Welcome to the age of collaboration!

In my article ‘How to enhance collaboration between teams’ I explain how we can enhance collaboration in the company through the use of technology, methodology and collaborative leadership.

If you have started a project of this type, you will have realized that one of the biggest complexities is for teams to adopt this new way of working naturally. In short, that they incorporate it into their DNA, as the ‘natural’ way of doing things.

The new organization through collaborative communities.

Today, everything is collaboration in companies. Hierarchies blur to make way for peer communities in which each member promotes shared purpose. It is time to organize, at least partially, in the form of collaborative communities.

A collaborative community is not exactly the same as a work team. Thus, like successful teams, successful communities have goals, deliverables, assigned leadership, accountability for results, and metrics. But they are different in three ways:

Long-term vision: 

Teams focus on a specific deliverable in a specified period, usually a year or less. Communities, on the other hand, are responsible for developing a body of knowledge or long-term actions, usually longer than one year. The latter does not mean that a community cannot have annual goals (or less), always within the framework of the project they are developing.

Horizontal collaboration: 

Communities are based on their members occupying a position among peers (P2P, acronym for peer to peer). This means that leaders, which exist, serve to set community direction, connect members, and facilitate discussions, but they have no authority over members.

Knowledge management: 

Communities manage knowledge with a view to solving problems that have not yet been discovered. Teams, on the contrary, focus on a problem that has been given to them and that exists today.

How to organize collaboration to be effective.

Although it could be inferred from the above that communities can become a kind of self-managed teams, it is very important that, if you decide to set them up, you organize them strategically. It’s not just that they work independently and self-organizing, it’s about serving a higher business interest through purpose, goals, and structure.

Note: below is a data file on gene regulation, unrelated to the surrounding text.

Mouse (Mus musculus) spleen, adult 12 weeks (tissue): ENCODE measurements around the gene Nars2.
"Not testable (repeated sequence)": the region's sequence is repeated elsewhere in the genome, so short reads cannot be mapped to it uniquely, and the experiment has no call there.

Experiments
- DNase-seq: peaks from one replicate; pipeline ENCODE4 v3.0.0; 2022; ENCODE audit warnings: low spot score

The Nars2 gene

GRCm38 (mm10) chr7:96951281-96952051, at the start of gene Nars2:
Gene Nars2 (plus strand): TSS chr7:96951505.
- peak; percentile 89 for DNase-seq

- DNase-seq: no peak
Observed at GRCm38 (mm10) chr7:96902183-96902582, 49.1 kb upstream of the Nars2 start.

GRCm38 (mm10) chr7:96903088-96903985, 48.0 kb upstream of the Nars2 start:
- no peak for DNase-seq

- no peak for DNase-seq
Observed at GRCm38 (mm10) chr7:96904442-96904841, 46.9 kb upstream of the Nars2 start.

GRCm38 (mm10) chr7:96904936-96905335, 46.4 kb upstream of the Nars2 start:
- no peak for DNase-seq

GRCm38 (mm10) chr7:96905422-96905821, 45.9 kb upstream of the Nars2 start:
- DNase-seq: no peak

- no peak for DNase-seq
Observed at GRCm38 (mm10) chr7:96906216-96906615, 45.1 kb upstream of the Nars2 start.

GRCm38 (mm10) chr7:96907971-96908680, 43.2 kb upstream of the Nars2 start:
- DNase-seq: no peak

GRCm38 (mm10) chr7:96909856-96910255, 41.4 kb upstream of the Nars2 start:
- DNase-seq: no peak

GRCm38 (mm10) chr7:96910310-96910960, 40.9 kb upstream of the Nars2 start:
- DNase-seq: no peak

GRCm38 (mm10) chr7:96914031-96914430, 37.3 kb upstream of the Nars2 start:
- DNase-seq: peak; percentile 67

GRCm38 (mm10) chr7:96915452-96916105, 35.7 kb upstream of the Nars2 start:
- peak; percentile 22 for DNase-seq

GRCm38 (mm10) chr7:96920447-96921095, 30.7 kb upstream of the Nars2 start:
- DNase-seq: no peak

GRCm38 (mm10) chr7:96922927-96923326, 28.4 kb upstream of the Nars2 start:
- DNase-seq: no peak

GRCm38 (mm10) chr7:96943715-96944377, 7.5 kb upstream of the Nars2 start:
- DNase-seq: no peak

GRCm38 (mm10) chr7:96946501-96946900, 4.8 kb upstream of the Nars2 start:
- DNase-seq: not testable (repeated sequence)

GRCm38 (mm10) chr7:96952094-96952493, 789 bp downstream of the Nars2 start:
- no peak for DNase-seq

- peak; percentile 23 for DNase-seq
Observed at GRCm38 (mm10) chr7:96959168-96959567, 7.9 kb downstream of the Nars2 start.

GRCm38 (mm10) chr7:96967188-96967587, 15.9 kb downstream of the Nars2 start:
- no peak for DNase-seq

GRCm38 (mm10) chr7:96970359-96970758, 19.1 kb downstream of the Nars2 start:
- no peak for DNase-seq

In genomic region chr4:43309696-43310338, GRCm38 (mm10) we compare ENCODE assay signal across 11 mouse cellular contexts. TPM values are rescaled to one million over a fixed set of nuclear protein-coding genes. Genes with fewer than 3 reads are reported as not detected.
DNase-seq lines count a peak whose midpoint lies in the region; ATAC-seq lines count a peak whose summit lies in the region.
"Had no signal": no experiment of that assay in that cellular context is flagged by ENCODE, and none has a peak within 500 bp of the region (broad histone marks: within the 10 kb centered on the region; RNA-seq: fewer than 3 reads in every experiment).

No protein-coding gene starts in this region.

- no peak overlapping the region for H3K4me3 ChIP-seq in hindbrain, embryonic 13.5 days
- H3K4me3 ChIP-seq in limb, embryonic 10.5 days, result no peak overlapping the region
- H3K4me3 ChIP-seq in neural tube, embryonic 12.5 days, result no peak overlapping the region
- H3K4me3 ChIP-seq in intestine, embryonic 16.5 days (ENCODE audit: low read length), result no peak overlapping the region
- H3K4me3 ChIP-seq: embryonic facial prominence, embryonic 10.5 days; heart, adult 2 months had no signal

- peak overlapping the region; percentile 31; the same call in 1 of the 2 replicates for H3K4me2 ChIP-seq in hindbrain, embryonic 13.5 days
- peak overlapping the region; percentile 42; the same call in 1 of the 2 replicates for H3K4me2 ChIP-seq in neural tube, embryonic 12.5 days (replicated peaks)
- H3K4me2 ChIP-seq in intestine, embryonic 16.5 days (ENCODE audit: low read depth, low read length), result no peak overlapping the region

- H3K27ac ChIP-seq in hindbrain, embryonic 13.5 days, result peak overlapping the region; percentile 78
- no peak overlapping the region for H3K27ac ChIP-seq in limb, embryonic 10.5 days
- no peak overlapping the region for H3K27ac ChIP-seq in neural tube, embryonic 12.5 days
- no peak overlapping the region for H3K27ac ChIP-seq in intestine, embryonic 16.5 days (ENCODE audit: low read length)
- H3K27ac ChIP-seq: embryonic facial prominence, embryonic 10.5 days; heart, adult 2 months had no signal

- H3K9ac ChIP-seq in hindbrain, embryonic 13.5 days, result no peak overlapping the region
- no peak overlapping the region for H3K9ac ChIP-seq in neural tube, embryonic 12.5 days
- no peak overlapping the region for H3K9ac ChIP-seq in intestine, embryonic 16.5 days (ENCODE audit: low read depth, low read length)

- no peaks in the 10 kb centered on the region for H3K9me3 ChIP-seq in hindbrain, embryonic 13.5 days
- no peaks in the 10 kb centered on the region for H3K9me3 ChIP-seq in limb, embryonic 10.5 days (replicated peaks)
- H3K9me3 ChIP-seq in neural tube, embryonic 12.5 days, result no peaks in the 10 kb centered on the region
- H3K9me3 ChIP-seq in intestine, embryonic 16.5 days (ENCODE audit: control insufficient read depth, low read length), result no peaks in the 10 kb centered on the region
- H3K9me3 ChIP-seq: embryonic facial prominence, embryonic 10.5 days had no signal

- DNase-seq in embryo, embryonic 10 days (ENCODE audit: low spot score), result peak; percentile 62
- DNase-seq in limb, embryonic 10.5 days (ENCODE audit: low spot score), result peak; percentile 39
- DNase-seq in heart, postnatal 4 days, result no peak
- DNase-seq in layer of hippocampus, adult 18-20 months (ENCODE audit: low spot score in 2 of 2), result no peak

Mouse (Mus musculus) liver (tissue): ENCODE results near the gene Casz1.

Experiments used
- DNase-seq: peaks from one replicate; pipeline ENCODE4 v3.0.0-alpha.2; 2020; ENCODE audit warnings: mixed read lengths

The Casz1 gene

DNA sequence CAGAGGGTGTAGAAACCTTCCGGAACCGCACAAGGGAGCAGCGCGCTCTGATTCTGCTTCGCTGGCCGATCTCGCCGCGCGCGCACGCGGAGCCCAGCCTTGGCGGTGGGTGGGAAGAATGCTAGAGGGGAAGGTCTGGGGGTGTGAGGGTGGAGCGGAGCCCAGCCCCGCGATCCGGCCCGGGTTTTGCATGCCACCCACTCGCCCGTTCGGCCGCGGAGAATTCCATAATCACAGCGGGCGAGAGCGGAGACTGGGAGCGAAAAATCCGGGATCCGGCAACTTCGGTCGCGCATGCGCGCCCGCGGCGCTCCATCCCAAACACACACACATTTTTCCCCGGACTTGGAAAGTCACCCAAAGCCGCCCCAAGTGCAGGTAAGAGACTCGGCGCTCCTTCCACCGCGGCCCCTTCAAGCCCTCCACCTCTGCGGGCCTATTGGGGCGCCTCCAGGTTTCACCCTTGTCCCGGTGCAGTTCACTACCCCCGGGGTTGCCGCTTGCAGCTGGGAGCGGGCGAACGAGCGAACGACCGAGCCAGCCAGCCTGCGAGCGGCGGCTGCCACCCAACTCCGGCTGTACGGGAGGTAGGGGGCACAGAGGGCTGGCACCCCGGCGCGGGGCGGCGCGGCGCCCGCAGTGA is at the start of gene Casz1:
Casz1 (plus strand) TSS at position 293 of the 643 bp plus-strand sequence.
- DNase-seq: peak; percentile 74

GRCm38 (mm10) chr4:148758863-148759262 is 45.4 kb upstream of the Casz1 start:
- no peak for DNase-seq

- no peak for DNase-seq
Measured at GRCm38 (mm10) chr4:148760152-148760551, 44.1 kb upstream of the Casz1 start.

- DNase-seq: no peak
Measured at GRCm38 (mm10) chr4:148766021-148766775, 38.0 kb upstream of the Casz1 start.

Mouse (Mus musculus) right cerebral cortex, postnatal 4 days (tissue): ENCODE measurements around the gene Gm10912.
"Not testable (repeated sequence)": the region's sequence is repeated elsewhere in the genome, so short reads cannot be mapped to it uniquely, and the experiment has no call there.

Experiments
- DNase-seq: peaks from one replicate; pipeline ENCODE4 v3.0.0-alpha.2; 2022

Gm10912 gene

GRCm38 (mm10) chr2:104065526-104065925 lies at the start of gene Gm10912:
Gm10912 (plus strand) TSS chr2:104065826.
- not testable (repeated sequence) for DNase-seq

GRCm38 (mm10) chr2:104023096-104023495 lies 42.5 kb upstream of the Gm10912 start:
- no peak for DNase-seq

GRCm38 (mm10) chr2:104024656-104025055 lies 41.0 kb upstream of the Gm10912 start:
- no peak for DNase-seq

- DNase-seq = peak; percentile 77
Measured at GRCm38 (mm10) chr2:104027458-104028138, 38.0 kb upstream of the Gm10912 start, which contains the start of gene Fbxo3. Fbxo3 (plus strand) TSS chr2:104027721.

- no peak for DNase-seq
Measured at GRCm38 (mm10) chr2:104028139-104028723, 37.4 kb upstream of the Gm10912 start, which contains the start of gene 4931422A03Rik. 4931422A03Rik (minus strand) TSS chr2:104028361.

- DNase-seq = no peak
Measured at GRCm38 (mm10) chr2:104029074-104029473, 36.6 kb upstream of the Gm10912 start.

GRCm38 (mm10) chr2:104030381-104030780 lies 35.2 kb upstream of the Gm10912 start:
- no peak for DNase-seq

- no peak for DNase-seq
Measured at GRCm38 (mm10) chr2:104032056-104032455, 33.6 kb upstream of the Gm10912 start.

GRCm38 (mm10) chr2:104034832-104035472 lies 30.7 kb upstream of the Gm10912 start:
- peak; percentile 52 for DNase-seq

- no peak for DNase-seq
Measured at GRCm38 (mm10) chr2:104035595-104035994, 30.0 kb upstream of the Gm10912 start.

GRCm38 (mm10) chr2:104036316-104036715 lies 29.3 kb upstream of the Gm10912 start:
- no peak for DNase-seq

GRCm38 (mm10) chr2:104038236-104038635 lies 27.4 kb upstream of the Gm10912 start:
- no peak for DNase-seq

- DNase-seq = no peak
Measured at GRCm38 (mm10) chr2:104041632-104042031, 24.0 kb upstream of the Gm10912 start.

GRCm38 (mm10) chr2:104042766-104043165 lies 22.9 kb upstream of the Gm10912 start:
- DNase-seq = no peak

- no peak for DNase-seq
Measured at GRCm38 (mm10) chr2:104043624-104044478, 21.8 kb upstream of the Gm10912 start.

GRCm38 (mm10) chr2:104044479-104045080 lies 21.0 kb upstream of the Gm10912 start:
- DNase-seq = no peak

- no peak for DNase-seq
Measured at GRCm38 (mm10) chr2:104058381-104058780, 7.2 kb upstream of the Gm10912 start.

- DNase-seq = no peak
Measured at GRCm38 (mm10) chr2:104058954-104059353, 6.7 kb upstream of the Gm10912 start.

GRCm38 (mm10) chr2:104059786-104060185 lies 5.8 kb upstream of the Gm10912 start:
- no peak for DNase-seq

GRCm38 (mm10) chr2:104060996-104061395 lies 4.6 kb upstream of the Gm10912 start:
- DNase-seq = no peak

Here are some tips to help you successfully lead the transition to collaborative communities.

First tip: Focus on issues important to the organization. 

The real problems that a community must enter into in practice must be defined by a senior leader (or the steering committee) who must launch them in the form of challenges. From there, the communities function as research centers. 

Second tip: Set goals and deliverables.

One of the most important tasks at the beginning is to establish the community’s contribution to the organization, setting goals and deliverables. In any case, those goals and deliverables should serve to energize the work of the community. For this, they should not be set too explicitly or specifically and, above all, they should attend to long-term needs (that is what differentiates them from teams, as we have seen).

Third tip: Provide real governance. 

For full integration into the organization, communities, like teams, need formal relationships with company management. For this it is very important that you name a sponsor, a senior leader who can guide the work, provide the necessary resources and serve as an ‘intermediary’ in the community’s relationship with other senior leaders.

Fourth tip: Try to maximize your impact. 

Traditionally, companies and individuals pay little attention to what the community of trainees does because they understand their participation in them as a fringe activity intended to benefit the members and not necessarily the company. But it is a mistake, you can make that perception withdraw in three different ways: reserving a part of your time to participate in them, training leaders in the role of leading a community and organizing face-to-face events, when the pandemic allows it.

Go live!

Now you can start your first collaborative community. Choose a cross-cutting project or process that affects multiple teams or departments. Appoint a sponsor, a level executive. Choose the team, try to make it as transversal as the project or process itself. Set goals, preferably quarterly. Follow up on them. And set the ultimate, aspirational, long-term goal.

An example: are customers and employees our most important assets? Are you sure that their perceived quality is optimal? Put a community to work on it, collecting data and proposing measures to maximize their experience. Contributing the different sensitivities of the members of the community, but with a firm and determined shared purpose.

You will see how, in a very short time, just with this pilot project, you will get the culture of collaboration to be incorporated into the company.

Author: Ricardo Alfaro

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How to build an employee risk matrix

How to create an environment conducive to innovation

The art of leading a virtual meeting